Another situation could be when the underlying asset starts losing its value. In this case, your deep in the money LEAPS option will start losing its deep in the money feature. And as a result, delta will most likely decrease. This is not very desirable if you are trying to simulate a long stock position with delta as close to 1 as possible. By replacing (rolling down) your LEAP option with a lower strike price option, you can ensure you are deep in the money again and the long position reacts as close to the underlying stock as possible. You will still have to do the adjustments for the short call as you would for a regular covered call investment.

Rolling iron condors


            Iron condor is usually a comfortable trade meaning; probabilities of profit are high and profit range is wide enough that you don’t have to manage it with extreme precision and punctuality. However, you might need to adjust your iron condor investment as soon as you realize that your initial fundamental assumptions about the market and price ranges might be wrong.

            Since iron condor is a more dynamic and complicated strategy compared to the covered calls it also requires some more close attention regarding rolling. Let’s investigate all the possible interventions that can be utilized to save or improve an iron condor strategy.

Let’s look at our initial example of iron condor strategy and evaluate some of the rolling options we have.


Underlying SPY trading at $265

Iron Condor Strategy (@SPY)

Long put

Short put

Strike $245, term: 3 months

Strike $255, term: 3 months

Price: $3.00

Price: $4.80

Long call

Short call

Strike $285, term: 3 months

Strike $275, term: 3 months

Price: $1.25

Price: $4.00

Long put; Strike: $245, maturity: 3 months ahead (option trading at $3.00)

Short put; Strike: $255, maturity: 3 months ahead (option trading at $4.80)

Short call; Strike: $275, maturity: 3 months ahead (option trading at $4.00)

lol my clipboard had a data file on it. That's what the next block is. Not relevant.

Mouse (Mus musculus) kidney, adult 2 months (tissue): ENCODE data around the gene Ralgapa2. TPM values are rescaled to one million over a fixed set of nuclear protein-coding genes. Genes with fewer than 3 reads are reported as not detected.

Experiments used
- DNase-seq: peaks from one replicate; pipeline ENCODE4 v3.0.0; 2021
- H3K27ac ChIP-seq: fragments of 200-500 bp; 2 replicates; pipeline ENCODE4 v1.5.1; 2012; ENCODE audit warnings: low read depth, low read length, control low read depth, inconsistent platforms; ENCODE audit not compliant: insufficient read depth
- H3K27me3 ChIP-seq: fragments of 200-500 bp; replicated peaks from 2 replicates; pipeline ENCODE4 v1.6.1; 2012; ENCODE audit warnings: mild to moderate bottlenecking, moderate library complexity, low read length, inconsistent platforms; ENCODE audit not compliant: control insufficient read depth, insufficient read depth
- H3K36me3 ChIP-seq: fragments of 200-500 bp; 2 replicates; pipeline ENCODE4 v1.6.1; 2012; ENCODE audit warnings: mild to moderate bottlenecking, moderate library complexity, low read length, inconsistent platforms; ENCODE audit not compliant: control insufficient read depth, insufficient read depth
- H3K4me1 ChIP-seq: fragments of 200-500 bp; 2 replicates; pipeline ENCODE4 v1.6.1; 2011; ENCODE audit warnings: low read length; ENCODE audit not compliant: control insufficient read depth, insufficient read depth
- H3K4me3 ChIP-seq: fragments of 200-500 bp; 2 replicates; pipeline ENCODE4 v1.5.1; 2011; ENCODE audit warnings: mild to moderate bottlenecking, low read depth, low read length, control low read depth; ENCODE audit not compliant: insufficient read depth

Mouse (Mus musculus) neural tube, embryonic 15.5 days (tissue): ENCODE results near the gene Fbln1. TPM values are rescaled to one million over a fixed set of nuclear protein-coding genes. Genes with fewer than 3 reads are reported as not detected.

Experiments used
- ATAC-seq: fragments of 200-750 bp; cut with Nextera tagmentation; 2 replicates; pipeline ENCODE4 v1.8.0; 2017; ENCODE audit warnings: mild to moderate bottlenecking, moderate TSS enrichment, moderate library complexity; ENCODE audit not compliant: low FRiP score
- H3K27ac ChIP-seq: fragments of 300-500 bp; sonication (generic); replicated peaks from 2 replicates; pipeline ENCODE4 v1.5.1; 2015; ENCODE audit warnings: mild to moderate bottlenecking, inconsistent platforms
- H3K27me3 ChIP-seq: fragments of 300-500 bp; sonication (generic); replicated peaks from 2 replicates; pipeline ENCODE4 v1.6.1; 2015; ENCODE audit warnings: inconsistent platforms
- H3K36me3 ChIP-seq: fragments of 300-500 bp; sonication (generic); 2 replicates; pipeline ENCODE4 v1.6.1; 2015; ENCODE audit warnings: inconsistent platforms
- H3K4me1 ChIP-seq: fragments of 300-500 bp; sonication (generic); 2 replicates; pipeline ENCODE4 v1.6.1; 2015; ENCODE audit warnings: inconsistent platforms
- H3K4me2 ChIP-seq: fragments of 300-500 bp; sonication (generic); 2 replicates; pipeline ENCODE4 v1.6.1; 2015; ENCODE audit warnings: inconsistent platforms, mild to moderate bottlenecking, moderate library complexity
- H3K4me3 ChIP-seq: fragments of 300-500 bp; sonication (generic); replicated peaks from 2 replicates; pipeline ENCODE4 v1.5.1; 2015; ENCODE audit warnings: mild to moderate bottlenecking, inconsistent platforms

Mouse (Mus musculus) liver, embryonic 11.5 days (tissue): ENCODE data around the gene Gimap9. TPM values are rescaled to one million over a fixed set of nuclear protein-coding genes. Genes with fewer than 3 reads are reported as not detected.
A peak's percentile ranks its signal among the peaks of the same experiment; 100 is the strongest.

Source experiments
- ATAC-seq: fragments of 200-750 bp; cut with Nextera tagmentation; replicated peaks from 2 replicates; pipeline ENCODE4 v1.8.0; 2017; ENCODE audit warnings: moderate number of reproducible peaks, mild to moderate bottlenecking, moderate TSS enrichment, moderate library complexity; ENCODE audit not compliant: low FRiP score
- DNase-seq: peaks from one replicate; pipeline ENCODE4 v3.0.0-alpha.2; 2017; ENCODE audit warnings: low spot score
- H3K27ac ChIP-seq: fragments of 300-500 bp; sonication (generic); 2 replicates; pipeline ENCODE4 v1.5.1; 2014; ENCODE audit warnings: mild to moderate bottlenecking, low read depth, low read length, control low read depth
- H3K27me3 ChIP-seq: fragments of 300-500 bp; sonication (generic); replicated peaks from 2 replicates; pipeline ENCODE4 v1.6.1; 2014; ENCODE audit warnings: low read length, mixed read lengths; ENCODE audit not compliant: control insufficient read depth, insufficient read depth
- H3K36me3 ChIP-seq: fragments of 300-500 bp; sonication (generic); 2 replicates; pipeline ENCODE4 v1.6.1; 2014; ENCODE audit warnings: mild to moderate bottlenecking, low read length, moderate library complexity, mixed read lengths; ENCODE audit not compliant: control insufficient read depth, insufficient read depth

Long call; Strike: $285, maturity: 3 months ahead (option trading at $1.25)


Premium from put and call sales: $4.80 + $4.00 = $8.80

Expense from put and call sales: $3.00 + $1.25 = $4.25

Net result from proceedings: $8.80 – $4.25 = $4.55 (Also shows maximum potential profit)



Stock moves up: Rolling up the put spread – We already know that iron condor is constructed by 2 spreads: a call spread and a put spread. Put spread regulates the strategy’s relation with the lower end of the underlying price while call spread regulates the strategy’s relation with the higher end of the underlying price.

Let’s say the underlying asset is moving upward. In this case iron condor will have an unbalanced profile and potentially run out of its profitable range and start causing loss gradually until the maximum loss level is reached. At some point during this underlying price movement you can consider rolling the lower leg (put spread or unchallenged side) of your iron condor strategy. You can do this by closing your current put spread and replacing it with a put spread with higher strike prices. Let’s say underlying price increases to $270 from $265. By buying a $255 put option and selling a $265 put option we create a completely new dynamic for our investment, let’s examine those below:

–          Profitable range shrinks: Initially, $275 – $255 = $20, now the profitable range is $275 – $265 = $10 only.

–          By increasing the strike of the put spread we’re selling we would create more option premium than we initially created. This means our total collected premium can be expected to be higher than $4.55 now. For demonstration purposes let’s say new total premium collected is $6, so $1.45 premium added on top of the initial number from increasing the strikes of the put spread.

–          The increase of premium collected means if the strategy works our maximum potential profit will also be increased (from $4.55 to $6.00). However, the probability of success is decreased since we have narrowed the range of profitability. (from $20 to $10)

–          If you remember maximum loss for iron condors is the strike price difference of spreads minus premium collected. So, for the put side, it would be ($265 – $255) – $6 = $4. As you can see our maximum loss level is also improved from ( ($265 – $255) – $4.55 = $5.44 ) $5.44 to $4.00.

Stock moves down: Rolling down the put spread – Now, let’s consider a scenario where underlying stock price goes down. Similar to the rolling up adjustment now we can roll down the call spread strike prices, first by closing both options and then replacing them with lower strike prices. Let’s say this creates an additional $0.95 option premium.

Possible option replacement operation:
old Short call; Strike: $275, maturity: 3 months ahead (option trading at $4.00)

old Long call; Strike: $285, maturity: 3 months ahead (option trading at $1.25)

old net premium: 4 – 1.25 = $2.75

New Short call; Strike: $270, maturity: 3 months ahead (option trading at $4.00)

new Long call; Strike: $280, maturity: 3 months ahead (option trading at $1.25)

new net premium: 5.45 – 1.75 = $3.70 (extra $0.95)

Similar to the previous adjustment now we have $4.55 + $0.95 = $5.50 option premium collected. This is also our new maximum profit level. Our maximum loss will also be improved as: from (($280 – $270) – $5.5 = $4.50) $5.44 to $4.50.